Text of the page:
Monday, October 5, 2009

Habitat for Humanity Fall Build

Sunday, I spent the day with five students from the Vanderbilt English Language Center. All five students are women from Saudi Arabia, between the ages of 19 and 28. None of them had ever done any manual labor in their lives (besides the odd job around the house) and all seemed to have a positive attitude going into the day. Me? Not so much.

Since breaking two ribs a couple of months ago, I have tried to avoid strenuous activity, to the disappointment of my self-appointed trainer, Stacey Perry. I have avoided thinking about this volunteer activity I planned months ago, hoping that if I didn't think about it, it might just go away. I typically enjoy these types of events: large number of people, working together for a cause. Its enough, usually, to get me humming Kumbaya. This time, however, I dreaded the early morning alarm at 5:15 am, the 30 minute drive to Nashville in the dark, the taxi ride with students I have yet to really bond with, and then, of course, the 6 hours of hard labor. Happily, although all these things were present, I ended up having a wonderful time.

The best part of the day, for me, was watching these five women accomplish tasks they had never even considered setting their hands to. I loved watching their mouths form the new words as if the world depended on their learning them: caulk, roller, nap, five-way, wet-dry vac. They owned the room they painted. After finishing a portion, each would stand back and admire their work. They giggled at the paint on their burkas and helped wipe paint off one another's faces. Not once did they ask for a water break. These women were on a mission.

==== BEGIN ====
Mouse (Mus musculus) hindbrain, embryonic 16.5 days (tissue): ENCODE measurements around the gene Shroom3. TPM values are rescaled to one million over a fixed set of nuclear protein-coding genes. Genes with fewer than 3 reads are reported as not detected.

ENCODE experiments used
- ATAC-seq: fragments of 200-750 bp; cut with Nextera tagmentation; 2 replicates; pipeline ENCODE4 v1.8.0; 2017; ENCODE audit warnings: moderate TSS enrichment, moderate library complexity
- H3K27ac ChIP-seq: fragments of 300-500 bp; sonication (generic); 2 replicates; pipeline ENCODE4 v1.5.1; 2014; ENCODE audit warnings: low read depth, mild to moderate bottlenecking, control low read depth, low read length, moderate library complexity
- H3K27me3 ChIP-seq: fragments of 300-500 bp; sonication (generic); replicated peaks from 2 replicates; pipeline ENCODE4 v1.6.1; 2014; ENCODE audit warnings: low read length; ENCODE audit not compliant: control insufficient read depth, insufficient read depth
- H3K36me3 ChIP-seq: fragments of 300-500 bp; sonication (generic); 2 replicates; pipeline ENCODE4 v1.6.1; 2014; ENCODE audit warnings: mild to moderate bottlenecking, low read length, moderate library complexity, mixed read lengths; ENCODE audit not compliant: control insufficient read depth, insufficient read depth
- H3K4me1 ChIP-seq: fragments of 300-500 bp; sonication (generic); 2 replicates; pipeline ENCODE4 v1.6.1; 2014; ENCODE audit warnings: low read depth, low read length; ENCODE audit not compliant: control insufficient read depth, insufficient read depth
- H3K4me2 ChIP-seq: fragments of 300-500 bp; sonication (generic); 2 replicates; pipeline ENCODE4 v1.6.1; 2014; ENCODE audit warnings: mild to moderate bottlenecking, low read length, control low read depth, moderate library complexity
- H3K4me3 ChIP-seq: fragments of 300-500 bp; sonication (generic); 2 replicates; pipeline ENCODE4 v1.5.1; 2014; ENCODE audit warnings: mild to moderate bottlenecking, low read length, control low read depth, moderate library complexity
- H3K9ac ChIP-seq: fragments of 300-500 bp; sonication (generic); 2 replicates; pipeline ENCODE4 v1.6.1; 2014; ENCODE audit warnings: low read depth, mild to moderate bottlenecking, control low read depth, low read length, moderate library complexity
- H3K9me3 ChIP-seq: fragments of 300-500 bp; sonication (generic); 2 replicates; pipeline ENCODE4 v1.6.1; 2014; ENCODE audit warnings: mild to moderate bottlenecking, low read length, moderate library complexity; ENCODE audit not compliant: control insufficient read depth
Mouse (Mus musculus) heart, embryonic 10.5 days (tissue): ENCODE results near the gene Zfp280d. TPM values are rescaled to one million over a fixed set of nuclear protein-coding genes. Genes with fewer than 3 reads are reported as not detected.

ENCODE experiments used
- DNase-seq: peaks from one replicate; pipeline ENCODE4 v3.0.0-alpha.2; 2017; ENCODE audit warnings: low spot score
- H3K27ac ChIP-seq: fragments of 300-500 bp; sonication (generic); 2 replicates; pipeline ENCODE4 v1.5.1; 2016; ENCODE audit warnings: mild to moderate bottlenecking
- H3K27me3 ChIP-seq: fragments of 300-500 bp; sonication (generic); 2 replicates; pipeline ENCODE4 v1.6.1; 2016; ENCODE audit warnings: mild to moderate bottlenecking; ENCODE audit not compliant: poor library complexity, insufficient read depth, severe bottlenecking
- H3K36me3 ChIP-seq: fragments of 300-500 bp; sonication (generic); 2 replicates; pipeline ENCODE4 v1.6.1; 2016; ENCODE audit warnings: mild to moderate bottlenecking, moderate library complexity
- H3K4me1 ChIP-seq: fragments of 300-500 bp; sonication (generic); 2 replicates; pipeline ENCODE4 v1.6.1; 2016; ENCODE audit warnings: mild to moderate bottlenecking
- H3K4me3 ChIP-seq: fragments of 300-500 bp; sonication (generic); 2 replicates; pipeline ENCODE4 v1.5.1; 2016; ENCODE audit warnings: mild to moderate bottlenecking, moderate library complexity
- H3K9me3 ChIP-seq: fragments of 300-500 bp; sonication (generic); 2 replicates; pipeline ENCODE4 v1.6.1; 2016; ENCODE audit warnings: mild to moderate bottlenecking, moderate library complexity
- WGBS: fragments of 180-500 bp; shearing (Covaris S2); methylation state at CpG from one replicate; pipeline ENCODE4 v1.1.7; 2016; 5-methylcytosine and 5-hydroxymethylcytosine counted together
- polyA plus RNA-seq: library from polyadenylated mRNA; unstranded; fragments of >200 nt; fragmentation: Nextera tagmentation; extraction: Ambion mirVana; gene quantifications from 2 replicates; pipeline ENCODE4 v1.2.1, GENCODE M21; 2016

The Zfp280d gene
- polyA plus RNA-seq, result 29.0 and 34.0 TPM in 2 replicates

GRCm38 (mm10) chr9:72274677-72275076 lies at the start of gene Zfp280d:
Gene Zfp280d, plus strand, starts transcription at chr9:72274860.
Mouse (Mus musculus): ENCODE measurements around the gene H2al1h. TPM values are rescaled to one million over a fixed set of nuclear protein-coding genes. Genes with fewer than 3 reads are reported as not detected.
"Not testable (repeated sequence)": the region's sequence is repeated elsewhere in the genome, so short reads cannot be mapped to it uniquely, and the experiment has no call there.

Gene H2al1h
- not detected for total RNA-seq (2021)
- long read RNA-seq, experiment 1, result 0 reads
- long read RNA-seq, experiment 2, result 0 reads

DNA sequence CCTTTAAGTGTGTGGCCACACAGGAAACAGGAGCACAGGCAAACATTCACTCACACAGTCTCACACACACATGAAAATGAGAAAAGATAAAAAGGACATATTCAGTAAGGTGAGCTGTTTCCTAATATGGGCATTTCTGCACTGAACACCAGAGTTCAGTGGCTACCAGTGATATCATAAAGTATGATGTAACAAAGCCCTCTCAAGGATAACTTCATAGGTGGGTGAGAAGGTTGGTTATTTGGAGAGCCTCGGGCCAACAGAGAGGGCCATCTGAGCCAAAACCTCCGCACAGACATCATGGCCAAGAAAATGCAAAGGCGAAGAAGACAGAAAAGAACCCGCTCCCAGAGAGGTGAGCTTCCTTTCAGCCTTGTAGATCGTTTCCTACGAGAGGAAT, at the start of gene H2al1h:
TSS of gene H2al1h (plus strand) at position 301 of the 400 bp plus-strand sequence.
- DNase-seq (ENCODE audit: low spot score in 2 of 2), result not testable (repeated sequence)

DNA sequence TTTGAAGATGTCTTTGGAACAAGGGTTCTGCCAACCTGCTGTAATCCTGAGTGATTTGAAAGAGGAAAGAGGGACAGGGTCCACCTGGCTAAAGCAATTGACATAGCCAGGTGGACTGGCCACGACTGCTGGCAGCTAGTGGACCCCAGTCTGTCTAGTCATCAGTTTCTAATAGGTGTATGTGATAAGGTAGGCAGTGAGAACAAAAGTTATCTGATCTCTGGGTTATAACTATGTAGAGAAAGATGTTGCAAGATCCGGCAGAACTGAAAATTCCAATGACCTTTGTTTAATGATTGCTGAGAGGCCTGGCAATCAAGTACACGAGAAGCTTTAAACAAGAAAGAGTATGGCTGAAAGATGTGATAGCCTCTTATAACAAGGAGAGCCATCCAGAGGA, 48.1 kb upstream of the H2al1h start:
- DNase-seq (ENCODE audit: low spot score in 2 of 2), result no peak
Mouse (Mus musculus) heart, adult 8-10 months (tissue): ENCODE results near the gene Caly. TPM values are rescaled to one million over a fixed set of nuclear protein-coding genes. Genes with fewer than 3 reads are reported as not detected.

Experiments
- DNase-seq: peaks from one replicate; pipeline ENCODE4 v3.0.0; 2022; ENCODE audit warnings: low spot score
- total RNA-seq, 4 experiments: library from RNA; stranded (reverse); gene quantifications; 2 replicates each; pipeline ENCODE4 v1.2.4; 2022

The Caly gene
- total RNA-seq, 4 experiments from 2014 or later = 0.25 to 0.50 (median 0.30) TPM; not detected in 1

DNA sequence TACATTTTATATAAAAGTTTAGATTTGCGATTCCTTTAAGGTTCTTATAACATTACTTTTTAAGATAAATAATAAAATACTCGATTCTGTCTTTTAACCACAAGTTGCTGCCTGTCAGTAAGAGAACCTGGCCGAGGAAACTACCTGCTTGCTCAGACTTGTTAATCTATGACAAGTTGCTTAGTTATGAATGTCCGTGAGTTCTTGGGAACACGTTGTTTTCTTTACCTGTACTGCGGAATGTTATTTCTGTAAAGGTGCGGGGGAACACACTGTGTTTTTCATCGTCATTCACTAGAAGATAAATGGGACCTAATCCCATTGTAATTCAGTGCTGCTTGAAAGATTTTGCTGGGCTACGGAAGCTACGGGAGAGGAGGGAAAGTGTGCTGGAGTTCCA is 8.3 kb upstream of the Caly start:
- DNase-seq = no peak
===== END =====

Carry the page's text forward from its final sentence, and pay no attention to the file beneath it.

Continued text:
None of these women had met before coming to the US, though all of them are from Saudi Arabia. They are all either married or engaged and they marveled at the Fellowship Bible Church's Singles Group that were working alongside of us. The single's group actually consisted of all women around the same ages as my students. The Saudis tried hard to disguise their shock that not one of these other twenty women were married. What a sad lot for these poor American women who have to survive on their own without marriages pre-arranged for them! My students were bonded, instantly, by their clearly more successful cultural norms. Later, during a discussion we were having on the differences our cultures, the majority of the women volunteered that they were married to their first cousins. They smiled at one another, approving, one by one, her success. I just knew they were thinking: Maybe if American women opened their minds a little to the options their Saudi counterparts had- arranged marriage to first cousins, perhaps- they too might be able to snag a man.

I am certainly looking forward to my class discussion tomorrow! Kumbaya, My Lord, Kumbaya.


  1. Ha - Sarah this whole things makes me smile, laugh and admire you. Not only for the things you do but they way you tell them. Keep doing it all.

  2. I really enjoy this, Sarah. I wish I could meet your friends. Please keep writing.